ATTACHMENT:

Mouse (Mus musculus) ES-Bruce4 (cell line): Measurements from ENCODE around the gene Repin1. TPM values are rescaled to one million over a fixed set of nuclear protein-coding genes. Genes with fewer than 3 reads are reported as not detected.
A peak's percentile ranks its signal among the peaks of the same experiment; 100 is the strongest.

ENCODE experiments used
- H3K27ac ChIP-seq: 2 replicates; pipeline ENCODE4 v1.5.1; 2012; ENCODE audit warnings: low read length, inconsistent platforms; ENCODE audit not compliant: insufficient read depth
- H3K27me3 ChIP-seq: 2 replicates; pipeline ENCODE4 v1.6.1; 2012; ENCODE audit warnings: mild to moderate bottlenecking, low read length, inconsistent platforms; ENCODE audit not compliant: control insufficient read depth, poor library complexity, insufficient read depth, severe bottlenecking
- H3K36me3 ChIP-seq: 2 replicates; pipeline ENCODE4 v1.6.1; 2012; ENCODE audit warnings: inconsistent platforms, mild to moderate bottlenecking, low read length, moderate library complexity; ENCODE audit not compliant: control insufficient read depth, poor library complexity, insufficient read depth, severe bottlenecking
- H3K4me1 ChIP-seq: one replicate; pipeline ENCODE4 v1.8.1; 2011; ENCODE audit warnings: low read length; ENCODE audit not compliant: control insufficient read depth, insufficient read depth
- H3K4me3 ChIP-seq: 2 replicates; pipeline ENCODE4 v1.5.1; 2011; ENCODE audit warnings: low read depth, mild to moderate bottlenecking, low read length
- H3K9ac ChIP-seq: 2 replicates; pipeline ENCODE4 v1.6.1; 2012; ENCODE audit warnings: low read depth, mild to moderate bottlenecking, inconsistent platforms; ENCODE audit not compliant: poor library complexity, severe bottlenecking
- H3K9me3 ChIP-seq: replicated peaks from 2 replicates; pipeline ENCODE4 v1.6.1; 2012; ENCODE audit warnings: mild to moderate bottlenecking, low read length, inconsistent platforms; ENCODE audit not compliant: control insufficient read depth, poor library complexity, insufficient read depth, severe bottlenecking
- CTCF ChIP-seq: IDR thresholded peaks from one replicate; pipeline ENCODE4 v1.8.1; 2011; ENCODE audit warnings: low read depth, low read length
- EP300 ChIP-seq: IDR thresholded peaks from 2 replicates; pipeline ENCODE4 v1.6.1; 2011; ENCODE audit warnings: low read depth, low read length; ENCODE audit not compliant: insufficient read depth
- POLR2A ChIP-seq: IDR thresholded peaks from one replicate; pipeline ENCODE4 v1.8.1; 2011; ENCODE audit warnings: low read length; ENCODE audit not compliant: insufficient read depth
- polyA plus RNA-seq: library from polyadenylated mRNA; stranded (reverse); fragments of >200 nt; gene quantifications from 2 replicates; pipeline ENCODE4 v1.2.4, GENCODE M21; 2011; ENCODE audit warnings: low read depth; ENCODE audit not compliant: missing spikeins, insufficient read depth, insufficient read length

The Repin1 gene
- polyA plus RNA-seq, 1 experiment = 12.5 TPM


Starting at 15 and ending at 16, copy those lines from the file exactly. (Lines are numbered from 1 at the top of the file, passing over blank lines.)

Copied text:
The Repin1 gene
- polyA plus RNA-seq, 1 experiment = 12.5 TPM